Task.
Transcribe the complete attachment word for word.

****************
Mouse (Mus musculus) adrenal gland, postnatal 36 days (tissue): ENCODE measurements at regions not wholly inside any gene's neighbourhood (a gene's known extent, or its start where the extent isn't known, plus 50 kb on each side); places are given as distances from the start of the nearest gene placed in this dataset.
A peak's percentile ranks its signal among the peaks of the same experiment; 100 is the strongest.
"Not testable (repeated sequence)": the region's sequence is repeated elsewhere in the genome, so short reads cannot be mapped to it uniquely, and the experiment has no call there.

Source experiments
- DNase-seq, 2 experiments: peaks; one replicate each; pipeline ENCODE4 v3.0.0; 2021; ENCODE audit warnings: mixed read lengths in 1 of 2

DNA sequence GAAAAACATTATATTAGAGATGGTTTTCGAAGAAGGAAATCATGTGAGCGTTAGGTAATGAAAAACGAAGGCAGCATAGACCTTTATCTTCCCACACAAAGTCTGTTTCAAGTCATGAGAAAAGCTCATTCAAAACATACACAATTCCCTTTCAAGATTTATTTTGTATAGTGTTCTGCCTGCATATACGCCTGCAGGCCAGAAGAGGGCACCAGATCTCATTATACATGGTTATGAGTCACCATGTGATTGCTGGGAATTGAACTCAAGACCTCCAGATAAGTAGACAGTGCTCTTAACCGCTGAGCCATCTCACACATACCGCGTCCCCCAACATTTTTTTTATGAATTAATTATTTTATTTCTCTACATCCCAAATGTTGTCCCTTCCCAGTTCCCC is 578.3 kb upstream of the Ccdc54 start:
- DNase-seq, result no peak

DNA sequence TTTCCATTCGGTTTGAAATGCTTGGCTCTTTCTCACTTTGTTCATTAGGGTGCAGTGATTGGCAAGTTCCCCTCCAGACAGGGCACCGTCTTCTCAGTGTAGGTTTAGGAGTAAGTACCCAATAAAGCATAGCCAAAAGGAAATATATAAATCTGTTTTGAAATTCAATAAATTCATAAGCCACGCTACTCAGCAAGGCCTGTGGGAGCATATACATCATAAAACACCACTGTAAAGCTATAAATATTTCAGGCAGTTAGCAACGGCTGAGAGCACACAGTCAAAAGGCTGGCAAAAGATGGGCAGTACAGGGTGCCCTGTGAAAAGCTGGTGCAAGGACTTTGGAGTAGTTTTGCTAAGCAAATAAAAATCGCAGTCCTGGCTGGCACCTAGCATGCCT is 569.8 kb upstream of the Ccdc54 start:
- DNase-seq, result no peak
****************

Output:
Mouse (Mus musculus) adrenal gland, postnatal 36 days (tissue): ENCODE measurements at regions not wholly inside any gene's neighbourhood (a gene's known extent, or its start where the extent isn't known, plus 50 kb on each side); places are given as distances from the start of the nearest gene placed in this dataset.
A peak's percentile ranks its signal among the peaks of the same experiment; 100 is the strongest.
"Not testable (repeated sequence)": the region's sequence is repeated elsewhere in the genome, so short reads cannot be mapped to it uniquely, and the experiment has no call there.

Source experiments
- DNase-seq, 2 experiments: peaks; one replicate each; pipeline ENCODE4 v3.0.0; 2021; ENCODE audit warnings: mixed read lengths in 1 of 2

DNA sequence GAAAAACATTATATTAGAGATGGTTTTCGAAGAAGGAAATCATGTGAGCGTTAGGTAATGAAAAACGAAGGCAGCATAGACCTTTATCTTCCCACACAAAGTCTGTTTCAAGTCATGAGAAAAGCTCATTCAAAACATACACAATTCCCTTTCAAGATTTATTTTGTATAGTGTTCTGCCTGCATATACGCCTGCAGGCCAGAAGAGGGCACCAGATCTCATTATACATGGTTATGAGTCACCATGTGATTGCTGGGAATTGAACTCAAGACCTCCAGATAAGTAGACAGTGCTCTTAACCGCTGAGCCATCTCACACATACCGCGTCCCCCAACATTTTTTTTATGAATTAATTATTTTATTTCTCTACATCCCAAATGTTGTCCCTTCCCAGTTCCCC is 578.3 kb upstream of the Ccdc54 start:
- DNase-seq, result no peak

DNA sequence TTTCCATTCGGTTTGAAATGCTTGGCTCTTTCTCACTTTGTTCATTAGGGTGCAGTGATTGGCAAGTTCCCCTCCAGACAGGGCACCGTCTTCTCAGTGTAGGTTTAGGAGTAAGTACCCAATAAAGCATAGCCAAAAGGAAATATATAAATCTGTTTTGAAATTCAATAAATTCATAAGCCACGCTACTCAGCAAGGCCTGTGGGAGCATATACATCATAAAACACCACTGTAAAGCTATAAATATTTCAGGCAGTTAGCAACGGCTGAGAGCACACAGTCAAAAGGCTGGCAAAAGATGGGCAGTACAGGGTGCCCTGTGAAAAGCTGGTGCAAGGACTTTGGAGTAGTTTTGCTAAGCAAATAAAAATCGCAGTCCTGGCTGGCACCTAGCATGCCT is 569.8 kb upstream of the Ccdc54 start:
- DNase-seq, result no peak